A study from the University…
Kazakhstan's government is targeting fintech,…
South Korea has been buying increasing amounts of U.S. crude oil and will continue to do so this year, Reuters reports, citing data from its service Eikon. This will help narrow the Asian economy’s trade surplus with the United States, improving moods in Washington and strengthening bilateral ties.
Over this month and next, for example, imports of U.S. crude oil and liquefied natural gas into South Korea are seen at 18 million barrels and 900,000 tons, respectively.
“At the moment, the trend (of importing U.S. crude) will stay ... The economics for U.S. crude is a little bit better than Middle East and North Sea oil,” Reuters quoted a source from the South Korean refining industry as saying.
Last year, according to Reuters data, the U.S. exported 7.87 million tons of crude oil to South Korea, equal to 57.687 million barrels, as well as 4.664 million tons of liquefied natural gas. The country, which is the world’s fourth-largest oil importer, was nevertheless granted a sanction waiver in November, allowing it to import a certain amount of Iranian crude.
South Korea, however, has been staying off Iranian crude for four months in a row as of December. Iranian oil exports to South Korea for full-2018 dived by more than 60 percent to 58.2 million barrels, according to the Korea National Oil Corp. data, from 147.87 million barrels a year earlier. At the same time, December imports of U.S. crude surged sixfold to 13.61 million barrels, S&P Global Platts reported earlier this month.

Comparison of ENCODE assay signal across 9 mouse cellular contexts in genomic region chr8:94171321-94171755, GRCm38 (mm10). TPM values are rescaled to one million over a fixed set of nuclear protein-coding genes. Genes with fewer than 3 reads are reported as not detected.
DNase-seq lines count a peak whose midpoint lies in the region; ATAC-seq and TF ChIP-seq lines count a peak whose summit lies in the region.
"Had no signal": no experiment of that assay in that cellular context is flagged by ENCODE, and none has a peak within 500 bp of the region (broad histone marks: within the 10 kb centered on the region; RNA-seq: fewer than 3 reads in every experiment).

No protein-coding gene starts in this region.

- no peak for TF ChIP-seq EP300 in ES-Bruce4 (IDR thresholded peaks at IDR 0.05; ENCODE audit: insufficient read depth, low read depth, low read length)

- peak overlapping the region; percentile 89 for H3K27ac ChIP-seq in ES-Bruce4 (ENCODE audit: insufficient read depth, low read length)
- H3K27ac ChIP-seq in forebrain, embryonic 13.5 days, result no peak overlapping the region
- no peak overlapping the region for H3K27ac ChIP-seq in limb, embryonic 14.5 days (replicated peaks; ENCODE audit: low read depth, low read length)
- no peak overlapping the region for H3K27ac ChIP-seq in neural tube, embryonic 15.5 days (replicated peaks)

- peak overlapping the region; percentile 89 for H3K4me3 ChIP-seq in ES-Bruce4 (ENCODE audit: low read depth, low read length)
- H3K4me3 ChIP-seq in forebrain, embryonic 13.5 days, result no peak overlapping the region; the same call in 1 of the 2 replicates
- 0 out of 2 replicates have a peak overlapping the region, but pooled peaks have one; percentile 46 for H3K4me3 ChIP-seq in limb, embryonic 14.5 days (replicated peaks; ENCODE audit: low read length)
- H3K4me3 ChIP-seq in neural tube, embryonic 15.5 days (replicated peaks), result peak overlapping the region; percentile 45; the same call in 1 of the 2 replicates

There were reports South Korea will resume Iranian imports this month or in February, which will leave it a narrow window to stock up on cheap Iranian crude before the sanction waivers expire. In the meantime, the U.S. has become the country’s sixth-largest supplier, overtaking Iran and Russia, and its third-largest LNG supplier. South Korea, for its part, became the U.S.’ largest LNG client last year.
By Irina Slav for Oilprice.com
More Top Reads From Oilprice.com:
Irina is a writer for Oilprice.com with over a decade of experience writing on the oil and gas industry.